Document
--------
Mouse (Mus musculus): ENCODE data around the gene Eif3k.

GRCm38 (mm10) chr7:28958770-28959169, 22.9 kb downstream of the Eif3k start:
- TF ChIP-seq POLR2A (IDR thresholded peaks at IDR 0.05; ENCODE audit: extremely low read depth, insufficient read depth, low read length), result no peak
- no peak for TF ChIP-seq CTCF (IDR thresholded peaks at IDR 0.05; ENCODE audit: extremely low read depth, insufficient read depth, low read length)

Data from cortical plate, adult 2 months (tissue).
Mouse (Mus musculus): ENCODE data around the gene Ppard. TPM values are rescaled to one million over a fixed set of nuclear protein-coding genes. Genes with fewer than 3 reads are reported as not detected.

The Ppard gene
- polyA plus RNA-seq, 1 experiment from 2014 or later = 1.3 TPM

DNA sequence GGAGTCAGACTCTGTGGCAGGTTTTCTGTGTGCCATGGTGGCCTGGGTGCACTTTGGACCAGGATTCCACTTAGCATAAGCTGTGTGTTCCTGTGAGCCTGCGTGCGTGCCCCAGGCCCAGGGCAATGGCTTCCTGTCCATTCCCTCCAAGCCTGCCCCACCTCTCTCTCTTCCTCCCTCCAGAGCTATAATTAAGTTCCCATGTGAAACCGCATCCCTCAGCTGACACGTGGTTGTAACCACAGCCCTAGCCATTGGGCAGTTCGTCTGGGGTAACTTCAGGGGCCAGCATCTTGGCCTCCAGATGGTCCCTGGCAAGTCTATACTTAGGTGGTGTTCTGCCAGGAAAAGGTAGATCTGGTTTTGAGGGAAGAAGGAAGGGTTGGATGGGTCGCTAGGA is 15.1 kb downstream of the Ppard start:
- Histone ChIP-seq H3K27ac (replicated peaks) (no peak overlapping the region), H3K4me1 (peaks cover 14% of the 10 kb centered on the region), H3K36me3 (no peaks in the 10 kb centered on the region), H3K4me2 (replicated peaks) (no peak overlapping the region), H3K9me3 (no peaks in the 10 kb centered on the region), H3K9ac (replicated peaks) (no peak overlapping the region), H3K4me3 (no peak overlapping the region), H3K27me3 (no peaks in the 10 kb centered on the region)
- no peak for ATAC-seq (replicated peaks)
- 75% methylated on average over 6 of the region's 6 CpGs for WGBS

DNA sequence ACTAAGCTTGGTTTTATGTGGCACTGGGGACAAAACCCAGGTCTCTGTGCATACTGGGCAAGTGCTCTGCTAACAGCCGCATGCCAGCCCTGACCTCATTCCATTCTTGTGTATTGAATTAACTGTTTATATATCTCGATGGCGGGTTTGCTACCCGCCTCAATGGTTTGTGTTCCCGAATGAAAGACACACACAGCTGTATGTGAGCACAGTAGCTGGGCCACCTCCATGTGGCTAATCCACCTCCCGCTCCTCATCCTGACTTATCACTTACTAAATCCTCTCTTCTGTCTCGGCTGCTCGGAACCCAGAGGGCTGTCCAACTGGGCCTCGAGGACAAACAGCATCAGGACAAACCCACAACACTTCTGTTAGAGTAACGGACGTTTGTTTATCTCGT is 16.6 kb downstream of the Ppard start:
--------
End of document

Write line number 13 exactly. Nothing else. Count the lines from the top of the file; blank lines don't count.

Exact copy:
DNA sequence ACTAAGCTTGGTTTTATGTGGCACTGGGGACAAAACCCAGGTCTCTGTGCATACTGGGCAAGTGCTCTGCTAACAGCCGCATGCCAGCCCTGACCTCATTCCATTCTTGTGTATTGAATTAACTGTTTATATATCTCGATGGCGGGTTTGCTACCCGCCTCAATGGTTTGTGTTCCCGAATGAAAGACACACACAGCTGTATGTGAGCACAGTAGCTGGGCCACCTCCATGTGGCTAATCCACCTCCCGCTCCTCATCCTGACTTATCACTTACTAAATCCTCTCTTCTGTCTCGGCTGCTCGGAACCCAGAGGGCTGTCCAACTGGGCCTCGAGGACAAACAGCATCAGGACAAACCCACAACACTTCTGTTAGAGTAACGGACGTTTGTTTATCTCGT is 16.6 kb downstream of the Ppard start: